Genocide Ship Visiting Portland--Protest, Anybody?
A replica of Christopher Columbus's ship, the "Nina," will be docked at the Eastbank Esplanade and open for tours from July 25 to August 3. Calling all anti-imperialists to protest this disgusting little imperialist charade, and maybe educate a few of our young people in the process.
Calling all activists for indigenous rights, Latin
American solidarity, and all around activists against
Tuesday's Portland Tribune reports that a replica of
one of Christopher Columbus's ships, the "Nina," will
be visiting Portland. It will be moored on the
Eastbank Esplanade, at the E. end of the Hawthorne
Bridge, and will be open for tours from 9am to 7pm,
Thursday July 25 through Saturday August 3. The
Tribune article (attached below) gushes profusely
about how wonderfully this replica was made, and what
a great historical experience this is. Yeah, great
As of Wednesday afternoon, the ship has already
arrived, so we've missed our chance to protest its
arrival, but anybody who wanted to show up TONIGHT
with a few protest signs might make the evening news
shots. (A friend of mine suggests the slogan
"Columbus was a Terrorist!") Another option would be
to protest the opening of tours, Thursday morning at
9am, which might attract some media attention. I
personally cannot do this, but would encourage others
to think about it.
My group, Portland Peaceful Response, may end up
planning some kind of protest action for next week. I
would be interested to hear from anybody else who
wants to plan some kind of organized protest, and/or
would be interested in working in coalition with PPR.
In the meantime, I would strongly encourage other
anti-imperialists to plan your own autonomous actions.
Anti-Columbus pickets? Letters to the Tribune
( email@example.com)? Street theater?
My friend makes the point that a major audience for
this "historical exhibit" is probably going to be
groups of kids. Wouldn't it be educational for them
to learn that there is actually DISSENT and OPPOSITION
to the blind veneration of imperialism?!
Yours for an anti-imperialist future,
A newer Niña discovers Portland
Replica of Columbus' favorite ship docks on the
BY PAUL DUCHENE
When the Columbus Foundation set out to rebuild the
great explorer's favorite ship — the Niña — for the
500th anniversary of his discovery of America, it
faced an overwhelming problem. Nobody knew how big it
The only reference to the Santa Clara's size
("Niña" was a nickname) was a single comment by
Christopher Columbus, unearthed in the Spanish
archives in Madrid, Spain. Columbus noted in 1498 —
his third voyage — that the Niña could carry 55 tons
of cargo, a ton equaling a huge barrel of port.
American engineer John Patrick Sarsfield knew that
15th-century naval architects drew no plans, working
from a complicated series of ratios. But finally he
came up with a starting point.
The Niña was a four-masted "caravel redonda," and
Sarsfield was able to figure out its proportions from
that single specification. From it, he knew that the
keel was the same length as the mast, and the beam, or
width, was one-third the length of the ship.
Sarsfield already had figured out where to build
the replica. He'd been in the Peace Corps at Valença
on the Bahia coast of Brazil and knew that ships still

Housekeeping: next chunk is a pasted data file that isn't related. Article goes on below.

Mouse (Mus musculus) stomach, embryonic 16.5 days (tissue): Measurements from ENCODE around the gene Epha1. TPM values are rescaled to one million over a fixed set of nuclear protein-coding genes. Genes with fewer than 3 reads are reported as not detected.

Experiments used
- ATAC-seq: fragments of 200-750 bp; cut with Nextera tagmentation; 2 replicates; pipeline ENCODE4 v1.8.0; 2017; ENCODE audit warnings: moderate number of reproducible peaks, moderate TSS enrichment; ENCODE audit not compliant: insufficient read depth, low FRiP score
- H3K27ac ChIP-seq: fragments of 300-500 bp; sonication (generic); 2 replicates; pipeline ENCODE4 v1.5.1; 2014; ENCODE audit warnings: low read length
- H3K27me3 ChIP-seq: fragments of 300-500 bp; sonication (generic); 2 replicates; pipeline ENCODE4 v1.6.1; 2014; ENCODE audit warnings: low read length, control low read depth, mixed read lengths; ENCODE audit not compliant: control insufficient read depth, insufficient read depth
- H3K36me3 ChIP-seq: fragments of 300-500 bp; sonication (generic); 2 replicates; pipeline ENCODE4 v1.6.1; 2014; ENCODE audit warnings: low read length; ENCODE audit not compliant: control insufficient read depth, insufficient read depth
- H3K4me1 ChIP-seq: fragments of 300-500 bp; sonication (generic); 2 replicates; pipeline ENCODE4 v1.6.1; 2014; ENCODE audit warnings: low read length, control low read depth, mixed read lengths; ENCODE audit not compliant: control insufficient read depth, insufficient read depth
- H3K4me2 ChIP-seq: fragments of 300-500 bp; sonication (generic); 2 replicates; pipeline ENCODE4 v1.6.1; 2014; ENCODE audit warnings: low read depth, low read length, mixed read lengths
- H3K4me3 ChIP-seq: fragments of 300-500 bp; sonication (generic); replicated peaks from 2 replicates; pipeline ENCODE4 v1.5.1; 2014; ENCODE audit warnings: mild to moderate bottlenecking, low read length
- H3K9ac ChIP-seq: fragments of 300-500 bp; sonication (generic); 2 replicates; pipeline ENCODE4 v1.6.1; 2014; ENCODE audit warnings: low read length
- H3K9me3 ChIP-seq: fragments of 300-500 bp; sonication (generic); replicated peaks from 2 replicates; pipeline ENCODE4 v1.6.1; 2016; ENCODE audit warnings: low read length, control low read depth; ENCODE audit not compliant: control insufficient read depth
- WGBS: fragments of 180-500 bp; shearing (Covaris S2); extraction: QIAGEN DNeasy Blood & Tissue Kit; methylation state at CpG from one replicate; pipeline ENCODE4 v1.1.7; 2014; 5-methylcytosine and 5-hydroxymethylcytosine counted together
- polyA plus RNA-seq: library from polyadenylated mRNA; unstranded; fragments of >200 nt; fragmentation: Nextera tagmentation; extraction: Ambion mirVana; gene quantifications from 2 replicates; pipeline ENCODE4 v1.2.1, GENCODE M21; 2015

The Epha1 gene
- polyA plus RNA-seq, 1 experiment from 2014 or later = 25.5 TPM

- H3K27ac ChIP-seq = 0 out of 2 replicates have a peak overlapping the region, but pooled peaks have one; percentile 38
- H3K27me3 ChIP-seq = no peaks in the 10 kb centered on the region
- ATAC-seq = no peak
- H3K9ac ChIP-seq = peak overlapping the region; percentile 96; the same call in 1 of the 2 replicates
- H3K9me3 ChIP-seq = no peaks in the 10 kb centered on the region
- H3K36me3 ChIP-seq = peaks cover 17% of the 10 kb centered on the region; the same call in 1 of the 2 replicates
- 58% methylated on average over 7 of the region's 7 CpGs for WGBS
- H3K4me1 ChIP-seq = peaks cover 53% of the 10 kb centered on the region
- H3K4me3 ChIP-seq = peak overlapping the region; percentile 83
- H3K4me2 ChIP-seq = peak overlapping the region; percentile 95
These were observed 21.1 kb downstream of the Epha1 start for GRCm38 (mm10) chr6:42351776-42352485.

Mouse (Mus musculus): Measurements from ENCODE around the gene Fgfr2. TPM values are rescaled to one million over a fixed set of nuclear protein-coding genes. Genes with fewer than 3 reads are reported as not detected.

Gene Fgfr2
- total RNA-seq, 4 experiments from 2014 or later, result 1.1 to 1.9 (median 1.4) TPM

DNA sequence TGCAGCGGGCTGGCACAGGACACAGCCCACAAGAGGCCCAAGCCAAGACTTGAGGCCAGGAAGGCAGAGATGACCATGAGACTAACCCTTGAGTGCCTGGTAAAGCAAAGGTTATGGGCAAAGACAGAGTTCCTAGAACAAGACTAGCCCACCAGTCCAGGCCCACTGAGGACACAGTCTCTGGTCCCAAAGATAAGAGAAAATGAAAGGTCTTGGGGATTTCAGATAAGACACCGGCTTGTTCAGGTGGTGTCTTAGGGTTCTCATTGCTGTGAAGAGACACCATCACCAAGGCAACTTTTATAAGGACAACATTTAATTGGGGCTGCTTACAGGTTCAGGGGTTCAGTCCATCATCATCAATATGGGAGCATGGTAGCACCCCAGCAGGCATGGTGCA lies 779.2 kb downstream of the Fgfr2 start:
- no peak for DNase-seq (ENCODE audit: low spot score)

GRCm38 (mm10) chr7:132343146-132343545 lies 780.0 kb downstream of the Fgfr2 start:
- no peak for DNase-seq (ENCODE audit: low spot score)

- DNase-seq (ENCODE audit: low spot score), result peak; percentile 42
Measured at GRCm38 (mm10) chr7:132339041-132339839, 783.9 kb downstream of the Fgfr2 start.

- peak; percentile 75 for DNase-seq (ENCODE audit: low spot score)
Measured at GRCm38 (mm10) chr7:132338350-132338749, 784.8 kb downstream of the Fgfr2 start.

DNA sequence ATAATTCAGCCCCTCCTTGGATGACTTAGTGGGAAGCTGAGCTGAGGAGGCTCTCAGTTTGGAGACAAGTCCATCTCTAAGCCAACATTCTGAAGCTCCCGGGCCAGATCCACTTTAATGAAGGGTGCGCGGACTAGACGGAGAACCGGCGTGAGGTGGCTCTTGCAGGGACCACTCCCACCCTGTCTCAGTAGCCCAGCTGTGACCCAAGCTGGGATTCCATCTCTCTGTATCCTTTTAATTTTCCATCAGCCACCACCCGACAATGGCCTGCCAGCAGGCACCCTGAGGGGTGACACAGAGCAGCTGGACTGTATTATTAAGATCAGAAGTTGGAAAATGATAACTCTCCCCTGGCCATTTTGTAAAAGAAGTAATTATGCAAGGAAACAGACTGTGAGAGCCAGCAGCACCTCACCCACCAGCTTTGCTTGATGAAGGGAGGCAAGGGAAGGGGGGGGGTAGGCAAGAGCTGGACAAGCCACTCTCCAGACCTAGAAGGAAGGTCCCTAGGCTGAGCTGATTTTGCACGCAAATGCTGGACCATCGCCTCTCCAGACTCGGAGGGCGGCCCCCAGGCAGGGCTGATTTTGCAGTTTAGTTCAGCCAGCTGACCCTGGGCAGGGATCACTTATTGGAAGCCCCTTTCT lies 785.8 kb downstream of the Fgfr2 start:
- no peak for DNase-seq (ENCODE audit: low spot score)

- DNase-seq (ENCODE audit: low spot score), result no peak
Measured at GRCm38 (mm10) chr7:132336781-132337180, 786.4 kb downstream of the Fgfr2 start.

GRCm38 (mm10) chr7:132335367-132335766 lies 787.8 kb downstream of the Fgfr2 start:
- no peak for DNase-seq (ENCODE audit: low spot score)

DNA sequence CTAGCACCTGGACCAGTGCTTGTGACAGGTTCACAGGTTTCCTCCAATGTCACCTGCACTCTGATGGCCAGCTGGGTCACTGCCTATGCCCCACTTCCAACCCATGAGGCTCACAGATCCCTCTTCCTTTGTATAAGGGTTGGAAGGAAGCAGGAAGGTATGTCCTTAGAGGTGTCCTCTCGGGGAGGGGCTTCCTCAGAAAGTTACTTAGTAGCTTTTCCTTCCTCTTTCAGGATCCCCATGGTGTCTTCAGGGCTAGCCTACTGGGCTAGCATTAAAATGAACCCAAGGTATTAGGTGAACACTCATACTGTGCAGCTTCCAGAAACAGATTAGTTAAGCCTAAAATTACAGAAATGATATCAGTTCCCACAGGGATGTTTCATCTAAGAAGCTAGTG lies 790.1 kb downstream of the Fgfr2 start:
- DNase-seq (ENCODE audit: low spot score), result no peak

were constructed there in the traditional Portuguese
fashion. The keel was laid on the replica Niña in
1986, and the ship was completed in 1991.
This week, captained by Morgan Sanger, the Niña
arrives in Portland from San Francisco. It will be
moored at the east end of the Hawthorne Bridge and
open for tours.
Most American schoolchildren know that Columbus had
three ships, the Niña, the Pinta and the Santa Maria.
What's less well-known is that he disliked the Santa
Maria because it was slow and clumsy and transferred
cheerfully to the Niña after the Santa Maria was
wrecked off Hispaniola on its way to the New World.
After the fabled 1492 trip, the Niña made three
more voyages with Columbus and was even captured by
pirates in the Mediterranean — and retaken by its
owner — in between. Not much is know of the Pinta
after the first voyage.
Sanger, 51, has commanded the Niña for 10 years and
steered her 130,000 miles, he reckons — four times the
distance Columbus took the original. Between voyages
the Niña is based in Tortola in the British Virgin
Islands, where Sanger runs a boatyard.
He says his crew doesn't dress up in costumes; the
ship is so accurately reproduced it tells its own
story, aided by a 17-minute film.
"It's a great tool to educate kids," he says, which
is a good thing considering how little many of them
know about the world in Columbus' time.
"Some of the statements I've heard ... 'You're taking
that tiny little thing to sea?' If people had that
attitude then, nothing would even have been
Sanger say he's had plenty of time to think about
the conditions Columbus faced, in good weather and in
"The original boat must have been leaky, wet all
the time, stinking of animals down below. His crew had
scurvy until the Indians showed them how to eat fruit
to treat it, and they didn't have sleeping bags until
they learned that from the natives as well."
Sanger will be sailing with a crew of seven or
eight, rather than Columbus' complement of 27 men. He
prefers that the hands not be too experienced.
"It's a whole different way to travel and a very
short tour for crew members who have preconceived
notions and can't relearn," he says.
This is the last Pacific Coast visit for the Niña.
Next it returns to the Caribbean, which is much kinder
to wooden ships.
The original Niña was last heard of trading off
Africa's Pearl Coast in 1501.
"They all sink," Sanger says philosophically.
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